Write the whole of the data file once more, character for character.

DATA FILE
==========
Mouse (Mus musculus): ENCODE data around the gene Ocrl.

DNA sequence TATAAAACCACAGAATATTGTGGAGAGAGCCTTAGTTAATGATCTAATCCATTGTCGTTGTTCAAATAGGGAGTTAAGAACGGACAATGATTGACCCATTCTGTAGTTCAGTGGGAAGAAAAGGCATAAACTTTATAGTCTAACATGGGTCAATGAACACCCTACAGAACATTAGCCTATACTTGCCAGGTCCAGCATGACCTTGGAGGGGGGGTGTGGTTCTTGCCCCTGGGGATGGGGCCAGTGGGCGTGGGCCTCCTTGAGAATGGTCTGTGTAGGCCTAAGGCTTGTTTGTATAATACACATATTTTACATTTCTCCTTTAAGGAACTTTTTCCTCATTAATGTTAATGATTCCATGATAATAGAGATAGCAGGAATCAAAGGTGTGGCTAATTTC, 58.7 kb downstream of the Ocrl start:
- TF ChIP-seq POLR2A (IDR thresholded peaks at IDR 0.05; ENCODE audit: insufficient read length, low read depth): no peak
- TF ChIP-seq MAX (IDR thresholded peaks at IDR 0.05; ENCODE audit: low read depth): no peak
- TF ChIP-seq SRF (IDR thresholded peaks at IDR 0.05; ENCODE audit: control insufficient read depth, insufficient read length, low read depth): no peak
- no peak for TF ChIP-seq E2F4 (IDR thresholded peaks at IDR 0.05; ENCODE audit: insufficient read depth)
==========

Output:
Mouse (Mus musculus): ENCODE data around the gene Ocrl.

DNA sequence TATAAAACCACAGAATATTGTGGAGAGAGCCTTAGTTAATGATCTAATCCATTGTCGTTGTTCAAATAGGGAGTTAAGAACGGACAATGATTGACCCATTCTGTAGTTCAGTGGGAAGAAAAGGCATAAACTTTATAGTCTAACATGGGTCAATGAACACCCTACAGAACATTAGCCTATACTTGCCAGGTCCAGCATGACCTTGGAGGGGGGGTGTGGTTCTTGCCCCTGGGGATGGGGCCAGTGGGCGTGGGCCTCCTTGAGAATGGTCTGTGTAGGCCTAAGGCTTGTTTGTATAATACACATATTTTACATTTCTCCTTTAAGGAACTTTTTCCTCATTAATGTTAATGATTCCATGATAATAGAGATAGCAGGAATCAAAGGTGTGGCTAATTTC, 58.7 kb downstream of the Ocrl start:
- TF ChIP-seq POLR2A (IDR thresholded peaks at IDR 0.05; ENCODE audit: insufficient read length, low read depth): no peak
- TF ChIP-seq MAX (IDR thresholded peaks at IDR 0.05; ENCODE audit: low read depth): no peak
- TF ChIP-seq SRF (IDR thresholded peaks at IDR 0.05; ENCODE audit: control insufficient read depth, insufficient read length, low read depth): no peak
- no peak for TF ChIP-seq E2F4 (IDR thresholded peaks at IDR 0.05; ENCODE audit: insufficient read depth)